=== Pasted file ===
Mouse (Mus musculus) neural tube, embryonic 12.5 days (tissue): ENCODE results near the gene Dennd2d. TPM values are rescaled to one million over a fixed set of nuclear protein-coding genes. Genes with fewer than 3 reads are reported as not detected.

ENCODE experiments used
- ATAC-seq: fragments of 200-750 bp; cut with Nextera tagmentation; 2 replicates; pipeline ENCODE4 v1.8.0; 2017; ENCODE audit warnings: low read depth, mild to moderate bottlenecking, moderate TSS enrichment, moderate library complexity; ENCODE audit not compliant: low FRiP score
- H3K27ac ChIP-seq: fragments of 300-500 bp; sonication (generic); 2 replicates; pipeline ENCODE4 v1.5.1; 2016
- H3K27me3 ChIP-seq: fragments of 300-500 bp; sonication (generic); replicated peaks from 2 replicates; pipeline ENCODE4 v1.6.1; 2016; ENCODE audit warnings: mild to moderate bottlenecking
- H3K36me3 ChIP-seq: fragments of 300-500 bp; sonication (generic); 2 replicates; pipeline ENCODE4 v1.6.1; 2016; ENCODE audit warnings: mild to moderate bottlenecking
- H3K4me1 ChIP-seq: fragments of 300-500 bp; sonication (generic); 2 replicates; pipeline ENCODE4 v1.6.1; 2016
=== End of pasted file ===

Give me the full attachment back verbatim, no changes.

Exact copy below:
Mouse (Mus musculus) neural tube, embryonic 12.5 days (tissue): ENCODE results near the gene Dennd2d. TPM values are rescaled to one million over a fixed set of nuclear protein-coding genes. Genes with fewer than 3 reads are reported as not detected.

ENCODE experiments used
- ATAC-seq: fragments of 200-750 bp; cut with Nextera tagmentation; 2 replicates; pipeline ENCODE4 v1.8.0; 2017; ENCODE audit warnings: low read depth, mild to moderate bottlenecking, moderate TSS enrichment, moderate library complexity; ENCODE audit not compliant: low FRiP score
- H3K27ac ChIP-seq: fragments of 300-500 bp; sonication (generic); 2 replicates; pipeline ENCODE4 v1.5.1; 2016
- H3K27me3 ChIP-seq: fragments of 300-500 bp; sonication (generic); replicated peaks from 2 replicates; pipeline ENCODE4 v1.6.1; 2016; ENCODE audit warnings: mild to moderate bottlenecking
- H3K36me3 ChIP-seq: fragments of 300-500 bp; sonication (generic); 2 replicates; pipeline ENCODE4 v1.6.1; 2016; ENCODE audit warnings: mild to moderate bottlenecking
- H3K4me1 ChIP-seq: fragments of 300-500 bp; sonication (generic); 2 replicates; pipeline ENCODE4 v1.6.1; 2016